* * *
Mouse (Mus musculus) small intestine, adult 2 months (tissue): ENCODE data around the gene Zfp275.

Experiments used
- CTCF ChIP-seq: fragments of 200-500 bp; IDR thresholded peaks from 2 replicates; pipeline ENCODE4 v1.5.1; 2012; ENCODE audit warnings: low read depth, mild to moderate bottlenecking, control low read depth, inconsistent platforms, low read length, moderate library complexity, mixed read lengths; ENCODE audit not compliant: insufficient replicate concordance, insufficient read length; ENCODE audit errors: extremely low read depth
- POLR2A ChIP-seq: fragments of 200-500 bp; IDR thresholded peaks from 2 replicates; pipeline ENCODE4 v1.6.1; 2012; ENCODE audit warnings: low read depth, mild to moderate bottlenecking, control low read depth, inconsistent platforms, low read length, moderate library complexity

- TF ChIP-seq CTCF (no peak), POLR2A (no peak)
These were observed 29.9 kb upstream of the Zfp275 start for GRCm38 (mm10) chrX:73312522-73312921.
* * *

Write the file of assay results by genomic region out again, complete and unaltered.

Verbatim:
Mouse (Mus musculus) small intestine, adult 2 months (tissue): ENCODE data around the gene Zfp275.

Experiments used
- CTCF ChIP-seq: fragments of 200-500 bp; IDR thresholded peaks from 2 replicates; pipeline ENCODE4 v1.5.1; 2012; ENCODE audit warnings: low read depth, mild to moderate bottlenecking, control low read depth, inconsistent platforms, low read length, moderate library complexity, mixed read lengths; ENCODE audit not compliant: insufficient replicate concordance, insufficient read length; ENCODE audit errors: extremely low read depth
- POLR2A ChIP-seq: fragments of 200-500 bp; IDR thresholded peaks from 2 replicates; pipeline ENCODE4 v1.6.1; 2012; ENCODE audit warnings: low read depth, mild to moderate bottlenecking, control low read depth, inconsistent platforms, low read length, moderate library complexity

- TF ChIP-seq CTCF (no peak), POLR2A (no peak)
These were observed 29.9 kb upstream of the Zfp275 start for GRCm38 (mm10) chrX:73312522-73312921.